POSTED: 1:30 a.m. HST, Feb 19, 2014
KRASNAYA POLYANA, Russia >> For freestyle skier David Wise, the reminders of home, two doses of perspective, sat inside a zippered pocket of his uniform and on a wooden stick at the bottom of the halfpipe.
His wife, Alexandra, had given him a heart-shaped rocked that she had brought from home in Reno, Nev. He placed it inside a pocket with a zipper, so that it would not fly out during his series of aerial tricks.
At the bottom of the course, Alexandra held two large photographs of the face of their 2-year-old daughter, Nayeli, affixed to either side of a stick. Nayeli was with relatives in Nevada, but her oversize two-dimensional faces were in the front row.
After Wise won the gold medal, in the debut of ski halfpipe at the Olympics, he tackled his wife and his facsimile daughter in a group hug.
"I think it's more important to be a good husband and father than it is to be a great skier," he said.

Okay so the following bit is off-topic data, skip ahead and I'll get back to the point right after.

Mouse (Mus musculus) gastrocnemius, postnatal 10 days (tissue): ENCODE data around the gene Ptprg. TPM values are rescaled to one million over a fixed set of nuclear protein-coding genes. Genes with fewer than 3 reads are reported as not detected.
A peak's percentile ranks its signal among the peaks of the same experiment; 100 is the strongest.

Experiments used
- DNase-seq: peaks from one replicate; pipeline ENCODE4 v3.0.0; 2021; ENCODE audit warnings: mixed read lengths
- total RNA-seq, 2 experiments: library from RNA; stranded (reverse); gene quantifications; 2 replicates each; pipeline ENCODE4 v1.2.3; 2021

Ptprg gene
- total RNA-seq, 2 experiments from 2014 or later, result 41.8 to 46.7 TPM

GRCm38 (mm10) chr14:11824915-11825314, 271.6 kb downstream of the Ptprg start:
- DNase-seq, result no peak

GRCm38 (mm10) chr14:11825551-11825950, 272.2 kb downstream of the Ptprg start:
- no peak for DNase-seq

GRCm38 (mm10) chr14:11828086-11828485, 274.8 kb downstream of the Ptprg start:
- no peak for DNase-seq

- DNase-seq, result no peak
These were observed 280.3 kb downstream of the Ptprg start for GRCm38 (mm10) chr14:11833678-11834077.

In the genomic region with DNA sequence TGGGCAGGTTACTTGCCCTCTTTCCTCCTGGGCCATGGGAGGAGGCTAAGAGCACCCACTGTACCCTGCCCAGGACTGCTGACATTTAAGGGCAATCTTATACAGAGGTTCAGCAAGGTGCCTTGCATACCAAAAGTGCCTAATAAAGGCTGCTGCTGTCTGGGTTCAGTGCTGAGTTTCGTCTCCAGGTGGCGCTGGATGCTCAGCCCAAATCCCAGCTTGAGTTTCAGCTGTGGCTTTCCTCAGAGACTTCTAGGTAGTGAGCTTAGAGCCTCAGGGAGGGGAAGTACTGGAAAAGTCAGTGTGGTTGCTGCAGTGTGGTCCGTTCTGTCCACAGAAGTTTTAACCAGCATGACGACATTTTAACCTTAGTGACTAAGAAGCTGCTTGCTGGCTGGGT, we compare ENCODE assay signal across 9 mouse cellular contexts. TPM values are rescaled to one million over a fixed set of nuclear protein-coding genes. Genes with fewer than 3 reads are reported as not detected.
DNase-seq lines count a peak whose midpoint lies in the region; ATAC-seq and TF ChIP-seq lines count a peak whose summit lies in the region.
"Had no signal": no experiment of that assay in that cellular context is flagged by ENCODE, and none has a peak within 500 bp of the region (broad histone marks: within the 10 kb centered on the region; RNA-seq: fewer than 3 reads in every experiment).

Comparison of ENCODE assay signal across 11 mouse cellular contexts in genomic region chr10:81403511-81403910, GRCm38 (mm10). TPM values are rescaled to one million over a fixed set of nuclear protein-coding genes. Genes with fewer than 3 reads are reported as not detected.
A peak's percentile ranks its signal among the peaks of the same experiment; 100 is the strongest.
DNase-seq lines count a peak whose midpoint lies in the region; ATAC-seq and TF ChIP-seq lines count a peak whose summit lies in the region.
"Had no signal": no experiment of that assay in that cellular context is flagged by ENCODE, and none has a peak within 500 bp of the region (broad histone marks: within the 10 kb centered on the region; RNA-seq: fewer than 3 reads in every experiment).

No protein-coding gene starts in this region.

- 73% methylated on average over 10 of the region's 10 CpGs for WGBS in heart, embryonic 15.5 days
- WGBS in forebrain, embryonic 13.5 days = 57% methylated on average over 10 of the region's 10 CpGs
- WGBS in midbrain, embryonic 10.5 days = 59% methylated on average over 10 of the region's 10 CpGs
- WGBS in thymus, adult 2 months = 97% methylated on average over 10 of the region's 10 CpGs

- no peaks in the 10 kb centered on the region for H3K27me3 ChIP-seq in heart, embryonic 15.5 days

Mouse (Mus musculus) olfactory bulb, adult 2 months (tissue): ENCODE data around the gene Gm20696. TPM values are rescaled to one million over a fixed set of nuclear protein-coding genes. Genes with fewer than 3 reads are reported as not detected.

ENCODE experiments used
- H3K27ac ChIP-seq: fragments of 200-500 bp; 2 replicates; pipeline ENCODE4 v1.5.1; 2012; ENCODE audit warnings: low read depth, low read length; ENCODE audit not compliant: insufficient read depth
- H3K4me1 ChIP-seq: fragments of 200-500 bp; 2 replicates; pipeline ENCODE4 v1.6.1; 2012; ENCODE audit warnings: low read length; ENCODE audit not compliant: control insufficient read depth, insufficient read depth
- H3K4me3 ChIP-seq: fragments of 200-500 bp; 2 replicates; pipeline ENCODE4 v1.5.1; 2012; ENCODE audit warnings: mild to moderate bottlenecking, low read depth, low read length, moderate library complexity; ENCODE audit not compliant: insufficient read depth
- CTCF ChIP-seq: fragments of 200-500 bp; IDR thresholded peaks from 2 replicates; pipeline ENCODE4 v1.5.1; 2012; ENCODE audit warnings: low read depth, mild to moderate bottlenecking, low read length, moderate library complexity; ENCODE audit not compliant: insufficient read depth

Sloppy conditions kept Wise and his competitors from performing their usual mix of acrobatics above the 22-foot walls of the halfpipe. But Wise brought an eclectic combination of spins and flips, punctuated with a pair of double-cork 1260s, to earn a winning score of 92.
Canada's Mike Riddle earned the silver medal and France's Kevin Rolland the bronze.
For years, Wise has brought home a small, heart-shaped rock from every place that he goes, as a reminder that he is always thinking of Alexandra and Nayeli. The rocks, dozens of them, line a window sill at their home.
Soon enough, the lucky rock from the Olympics will be on the window sill and the gold medal will be on a shelf in the living room. Nayeli, the real thing, will be there to scream her father's name -- "David Wise!" -- as she often does when she sees him.
"I can come out here and do what I love to do," Wise said. "The pressure's off. I just get to enjoy it."